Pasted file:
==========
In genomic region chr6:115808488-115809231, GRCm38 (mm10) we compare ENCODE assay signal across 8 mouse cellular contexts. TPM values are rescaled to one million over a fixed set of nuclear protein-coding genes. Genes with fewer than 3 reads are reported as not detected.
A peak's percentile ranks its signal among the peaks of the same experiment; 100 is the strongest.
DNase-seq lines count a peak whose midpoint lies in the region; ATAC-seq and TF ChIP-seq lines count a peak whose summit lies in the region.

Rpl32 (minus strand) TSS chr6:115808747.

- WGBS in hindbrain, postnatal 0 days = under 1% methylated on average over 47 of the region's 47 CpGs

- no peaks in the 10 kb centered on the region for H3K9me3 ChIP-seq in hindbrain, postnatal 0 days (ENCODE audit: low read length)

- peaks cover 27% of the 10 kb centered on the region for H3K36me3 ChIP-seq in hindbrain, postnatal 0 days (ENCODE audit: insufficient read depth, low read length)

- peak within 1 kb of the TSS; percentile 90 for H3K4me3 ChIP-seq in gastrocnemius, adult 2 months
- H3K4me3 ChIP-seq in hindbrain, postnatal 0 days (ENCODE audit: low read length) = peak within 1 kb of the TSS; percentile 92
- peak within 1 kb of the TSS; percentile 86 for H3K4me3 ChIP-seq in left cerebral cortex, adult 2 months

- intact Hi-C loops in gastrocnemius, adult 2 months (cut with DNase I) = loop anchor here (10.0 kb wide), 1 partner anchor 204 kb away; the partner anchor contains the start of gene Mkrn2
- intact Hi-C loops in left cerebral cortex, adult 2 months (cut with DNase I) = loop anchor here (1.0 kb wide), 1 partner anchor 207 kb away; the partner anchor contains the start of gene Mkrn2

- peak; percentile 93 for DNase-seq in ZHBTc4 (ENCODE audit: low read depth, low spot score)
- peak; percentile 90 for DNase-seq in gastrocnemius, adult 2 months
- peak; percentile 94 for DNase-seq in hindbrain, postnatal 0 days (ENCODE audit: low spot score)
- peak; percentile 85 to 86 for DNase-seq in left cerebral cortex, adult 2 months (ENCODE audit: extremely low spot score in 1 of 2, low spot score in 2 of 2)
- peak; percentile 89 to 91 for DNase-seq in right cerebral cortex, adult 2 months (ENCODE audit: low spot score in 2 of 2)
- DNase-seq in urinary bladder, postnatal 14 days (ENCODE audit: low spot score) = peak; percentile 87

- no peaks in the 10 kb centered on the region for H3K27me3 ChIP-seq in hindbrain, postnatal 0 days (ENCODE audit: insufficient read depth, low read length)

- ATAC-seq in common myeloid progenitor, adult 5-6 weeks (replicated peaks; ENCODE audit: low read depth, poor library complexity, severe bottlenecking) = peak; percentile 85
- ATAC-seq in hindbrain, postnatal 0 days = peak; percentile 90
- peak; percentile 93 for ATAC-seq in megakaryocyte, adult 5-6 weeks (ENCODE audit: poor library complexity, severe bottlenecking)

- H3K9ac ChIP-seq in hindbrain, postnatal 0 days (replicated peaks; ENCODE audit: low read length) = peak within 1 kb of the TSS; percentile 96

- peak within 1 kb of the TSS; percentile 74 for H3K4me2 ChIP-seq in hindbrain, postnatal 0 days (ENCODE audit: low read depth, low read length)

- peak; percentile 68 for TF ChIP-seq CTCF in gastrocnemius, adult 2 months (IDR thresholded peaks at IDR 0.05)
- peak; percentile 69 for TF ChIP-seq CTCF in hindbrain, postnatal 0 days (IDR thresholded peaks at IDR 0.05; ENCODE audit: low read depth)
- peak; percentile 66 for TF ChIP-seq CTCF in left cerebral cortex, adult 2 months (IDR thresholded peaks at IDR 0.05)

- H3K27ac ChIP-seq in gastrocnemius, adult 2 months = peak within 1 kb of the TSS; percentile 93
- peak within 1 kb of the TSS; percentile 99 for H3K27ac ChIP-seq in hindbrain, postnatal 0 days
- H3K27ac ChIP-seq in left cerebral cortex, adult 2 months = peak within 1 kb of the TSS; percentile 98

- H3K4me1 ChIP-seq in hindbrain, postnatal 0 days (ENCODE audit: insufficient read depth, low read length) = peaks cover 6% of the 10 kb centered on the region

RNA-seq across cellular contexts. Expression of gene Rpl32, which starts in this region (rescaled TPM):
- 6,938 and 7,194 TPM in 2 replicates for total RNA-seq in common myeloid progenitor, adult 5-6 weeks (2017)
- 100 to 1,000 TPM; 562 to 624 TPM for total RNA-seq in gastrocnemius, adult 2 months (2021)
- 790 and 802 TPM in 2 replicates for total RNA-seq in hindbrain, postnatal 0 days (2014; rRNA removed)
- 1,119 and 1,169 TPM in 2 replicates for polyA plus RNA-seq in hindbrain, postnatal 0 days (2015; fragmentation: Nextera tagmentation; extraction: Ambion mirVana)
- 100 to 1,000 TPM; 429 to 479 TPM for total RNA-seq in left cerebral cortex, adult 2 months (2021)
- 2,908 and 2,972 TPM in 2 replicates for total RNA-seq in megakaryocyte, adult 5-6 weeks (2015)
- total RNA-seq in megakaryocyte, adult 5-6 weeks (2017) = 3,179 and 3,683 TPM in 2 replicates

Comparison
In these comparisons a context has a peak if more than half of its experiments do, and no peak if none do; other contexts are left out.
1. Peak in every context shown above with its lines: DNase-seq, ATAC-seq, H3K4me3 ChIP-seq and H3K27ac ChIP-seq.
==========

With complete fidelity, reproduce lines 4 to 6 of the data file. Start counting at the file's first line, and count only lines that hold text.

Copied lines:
Rpl32 (minus strand) TSS chr6:115808747.

- WGBS in hindbrain, postnatal 0 days = under 1% methylated on average over 47 of the region's 47 CpGs

- no peaks in the 10 kb centered on the region for H3K9me3 ChIP-seq in hindbrain, postnatal 0 days (ENCODE audit: low read length)